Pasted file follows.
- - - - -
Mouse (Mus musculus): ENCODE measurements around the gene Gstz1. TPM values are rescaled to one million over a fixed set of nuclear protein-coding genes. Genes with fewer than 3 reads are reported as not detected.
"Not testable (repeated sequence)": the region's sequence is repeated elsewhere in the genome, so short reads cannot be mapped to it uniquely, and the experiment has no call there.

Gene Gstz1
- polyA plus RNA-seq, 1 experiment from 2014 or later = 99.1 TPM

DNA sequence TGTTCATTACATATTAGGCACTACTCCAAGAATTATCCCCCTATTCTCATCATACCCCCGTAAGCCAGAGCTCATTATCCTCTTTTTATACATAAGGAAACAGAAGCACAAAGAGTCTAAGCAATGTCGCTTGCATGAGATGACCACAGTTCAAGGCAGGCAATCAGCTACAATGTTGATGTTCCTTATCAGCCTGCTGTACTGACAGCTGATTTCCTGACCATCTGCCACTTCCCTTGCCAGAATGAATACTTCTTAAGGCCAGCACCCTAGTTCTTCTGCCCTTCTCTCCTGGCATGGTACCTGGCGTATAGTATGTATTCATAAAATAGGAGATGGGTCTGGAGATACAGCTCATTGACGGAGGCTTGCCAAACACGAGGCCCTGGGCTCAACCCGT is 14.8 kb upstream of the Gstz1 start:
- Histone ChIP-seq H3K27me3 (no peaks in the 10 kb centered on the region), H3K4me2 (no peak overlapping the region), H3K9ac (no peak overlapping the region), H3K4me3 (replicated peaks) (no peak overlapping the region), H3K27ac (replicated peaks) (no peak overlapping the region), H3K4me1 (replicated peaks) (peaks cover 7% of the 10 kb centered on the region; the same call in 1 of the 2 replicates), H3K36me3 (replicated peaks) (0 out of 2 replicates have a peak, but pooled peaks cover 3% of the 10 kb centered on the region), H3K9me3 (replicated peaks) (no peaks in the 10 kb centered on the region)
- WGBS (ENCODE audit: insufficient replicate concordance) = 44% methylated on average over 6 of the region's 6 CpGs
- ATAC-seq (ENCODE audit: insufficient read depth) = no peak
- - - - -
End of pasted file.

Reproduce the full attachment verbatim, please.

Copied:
Mouse (Mus musculus): ENCODE measurements around the gene Gstz1. TPM values are rescaled to one million over a fixed set of nuclear protein-coding genes. Genes with fewer than 3 reads are reported as not detected.
"Not testable (repeated sequence)": the region's sequence is repeated elsewhere in the genome, so short reads cannot be mapped to it uniquely, and the experiment has no call there.

Gene Gstz1
- polyA plus RNA-seq, 1 experiment from 2014 or later = 99.1 TPM

DNA sequence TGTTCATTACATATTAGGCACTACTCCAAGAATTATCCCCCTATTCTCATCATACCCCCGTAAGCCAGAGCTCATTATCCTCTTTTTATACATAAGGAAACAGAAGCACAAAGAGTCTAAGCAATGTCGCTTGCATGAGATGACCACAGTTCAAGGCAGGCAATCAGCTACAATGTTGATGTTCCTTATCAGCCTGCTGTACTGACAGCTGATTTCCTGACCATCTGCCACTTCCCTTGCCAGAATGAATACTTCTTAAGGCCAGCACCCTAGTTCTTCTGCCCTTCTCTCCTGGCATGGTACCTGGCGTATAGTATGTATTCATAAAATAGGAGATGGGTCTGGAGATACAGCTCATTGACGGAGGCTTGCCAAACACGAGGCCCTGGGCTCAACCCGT is 14.8 kb upstream of the Gstz1 start:
- Histone ChIP-seq H3K27me3 (no peaks in the 10 kb centered on the region), H3K4me2 (no peak overlapping the region), H3K9ac (no peak overlapping the region), H3K4me3 (replicated peaks) (no peak overlapping the region), H3K27ac (replicated peaks) (no peak overlapping the region), H3K4me1 (replicated peaks) (peaks cover 7% of the 10 kb centered on the region; the same call in 1 of the 2 replicates), H3K36me3 (replicated peaks) (0 out of 2 replicates have a peak, but pooled peaks cover 3% of the 10 kb centered on the region), H3K9me3 (replicated peaks) (no peaks in the 10 kb centered on the region)
- WGBS (ENCODE audit: insufficient replicate concordance) = 44% methylated on average over 6 of the region's 6 CpGs
- ATAC-seq (ENCODE audit: insufficient read depth) = no peak